We had two goals in Ocho Rios. The first was to visit Dunn's River Falls, the second was to fulfill a promise to our daughter: A swim with the dolphins at Dolphin Cove.

Because it took us almost three hours to travel the 67 miles to Ocho Rios, we decided to head to Dolphin Cove first.

"Little Marathon Pundit" had her dolphin swim, and as you can see, she had a blast. Unless you're a PETA member, I highly recommend it. (But the cost of the swim is steep: $185 US.)

Dunn's River Falls closes at 5:00PM, we got there at 4:50PM--they wouldn't let us in.

Time to head back to Montego Bay.

That's Discovery Bay at twilight on a cloudy day. It's where Christopher Columbus, the first European explorer to reach Jamaica, anchored in 1494. There's a small park there honoring the famous Italian. But the legacy of Columbus is viewed differently in Jamaica than it is in the United States.

From Frommers' Jamaica:

In 1513 the first African slaves reached Jamaica, and in 1520 sugarcane cultivation was introduced. In the 1540s the Spanish Crown grudgingly offered the entire island to Columbus's family as a reward for his service to Spain. Columbus's descendants did nothing to develop the island's vast potential, however. Angered by the lack of immediate profit (abundantly available from gold and silver mines in Mexico and Peru), the Spanish colonists accomplished very little other than to wipe out the entire Arawak population. Forced into slavery, every last Arawak was either executed or died of disease, overwork, or malnutrition.

Night came for us, and it began to rain. Then the road disappeared. Well, it seemed that way. Even the finished portions of the North Coast Highway seemingly have no drainage system. The old portions of the highway, and of course the gravel sections of the roadway certainly don't have one.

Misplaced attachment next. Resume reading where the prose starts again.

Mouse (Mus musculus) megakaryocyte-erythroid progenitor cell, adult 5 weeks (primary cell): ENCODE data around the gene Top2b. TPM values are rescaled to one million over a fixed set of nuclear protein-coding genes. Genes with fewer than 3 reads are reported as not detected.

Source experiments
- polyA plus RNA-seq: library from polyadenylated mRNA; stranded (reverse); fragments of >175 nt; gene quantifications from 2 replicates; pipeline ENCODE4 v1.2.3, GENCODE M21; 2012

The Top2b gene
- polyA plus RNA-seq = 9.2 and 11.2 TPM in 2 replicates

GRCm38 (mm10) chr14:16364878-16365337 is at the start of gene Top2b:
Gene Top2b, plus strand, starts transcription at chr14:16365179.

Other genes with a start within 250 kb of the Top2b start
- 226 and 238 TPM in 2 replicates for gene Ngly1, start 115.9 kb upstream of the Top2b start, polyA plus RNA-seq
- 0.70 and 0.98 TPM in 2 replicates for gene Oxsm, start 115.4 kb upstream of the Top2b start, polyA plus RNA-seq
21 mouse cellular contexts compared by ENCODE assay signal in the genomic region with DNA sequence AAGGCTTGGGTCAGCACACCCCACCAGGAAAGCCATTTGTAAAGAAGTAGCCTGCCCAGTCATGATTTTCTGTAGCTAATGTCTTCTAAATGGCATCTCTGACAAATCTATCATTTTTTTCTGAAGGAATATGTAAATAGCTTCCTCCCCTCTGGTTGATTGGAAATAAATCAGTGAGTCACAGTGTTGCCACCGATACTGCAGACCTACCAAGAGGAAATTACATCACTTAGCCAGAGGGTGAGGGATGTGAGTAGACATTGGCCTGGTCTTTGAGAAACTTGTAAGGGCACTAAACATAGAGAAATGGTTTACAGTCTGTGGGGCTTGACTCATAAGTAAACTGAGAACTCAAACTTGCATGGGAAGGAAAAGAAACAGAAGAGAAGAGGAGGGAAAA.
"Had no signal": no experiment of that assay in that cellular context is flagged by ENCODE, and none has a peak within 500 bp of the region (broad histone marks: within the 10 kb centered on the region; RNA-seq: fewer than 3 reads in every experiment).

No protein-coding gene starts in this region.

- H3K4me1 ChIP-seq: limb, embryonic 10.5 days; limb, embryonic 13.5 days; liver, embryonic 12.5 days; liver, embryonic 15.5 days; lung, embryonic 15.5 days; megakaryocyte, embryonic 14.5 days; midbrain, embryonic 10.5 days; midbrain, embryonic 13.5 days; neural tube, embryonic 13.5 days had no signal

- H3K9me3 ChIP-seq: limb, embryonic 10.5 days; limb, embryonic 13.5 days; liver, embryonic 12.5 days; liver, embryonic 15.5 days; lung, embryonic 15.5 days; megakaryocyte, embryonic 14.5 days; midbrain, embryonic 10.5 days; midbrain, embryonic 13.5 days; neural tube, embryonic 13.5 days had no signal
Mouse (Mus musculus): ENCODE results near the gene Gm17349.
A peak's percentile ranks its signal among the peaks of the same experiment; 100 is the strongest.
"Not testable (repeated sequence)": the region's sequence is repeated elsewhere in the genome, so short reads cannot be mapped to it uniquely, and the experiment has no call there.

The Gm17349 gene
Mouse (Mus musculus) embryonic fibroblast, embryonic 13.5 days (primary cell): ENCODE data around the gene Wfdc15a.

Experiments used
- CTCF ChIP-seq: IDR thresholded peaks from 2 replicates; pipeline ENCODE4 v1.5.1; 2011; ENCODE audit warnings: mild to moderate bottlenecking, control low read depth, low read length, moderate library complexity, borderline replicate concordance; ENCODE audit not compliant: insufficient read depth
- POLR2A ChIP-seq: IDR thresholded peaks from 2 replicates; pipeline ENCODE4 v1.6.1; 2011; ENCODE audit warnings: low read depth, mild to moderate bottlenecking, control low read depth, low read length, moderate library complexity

It was raining hard. At least we were in a car. Jill Dolan, a friend-of-the-blog from Park Ridge, Illinois told me she and her husband rented motorcycles and got caught in a rainstorm on that same highway. They took shelter in a church, a structure with two and a half walls and a few boards for a roof. The "pastor" demanded cash from them for use of the shelter.

Since I couldn't see the road--there was too much water--it was a struggle to stay on the road. By some miracle, I avoided driving into one of those car-eating potholes I viewed on the way to Ocho Rios, but I did find myself driving--against traffic--on the right, that is the wrong side of the road--during the deluge. I couldn't find the left side in the muck, so I honked the horn like a maniac--and the oncoming traffic yielded. A very close call.

Finally, we made it back to Montego Bay. The streets of Mobay had turned into small rivers from the rain--with rocks, mud, and garbage sprinkling the streams. If Montego Bay has a street drainage system, it doesn't work too well.

We made it back to our hotel safe and sound--and without smashing our rental car.

My nerves and blood pressure still may not have recovered from the experience.

Now I know why street "ganja" sales are so prevalent in Montego Bay. The sellers are only trying to calm the nerves of tourists.

In part one of Jamaica, Yo Problem I wrote of the increasing popularity of the all-inclusive resorts on the island, such as Sandals. Resort shuttle buses take the guests around--tourists don't have to drive. Considering the roads, and the persistant haggling as well as the "Mobay hustle" that occurs in Montego Bay, the appeal of the all-inclusives are is clearly obvious.

As I stated several times before, the goal of this series is to ignite a "Travel blogging" boom. I hope it happens.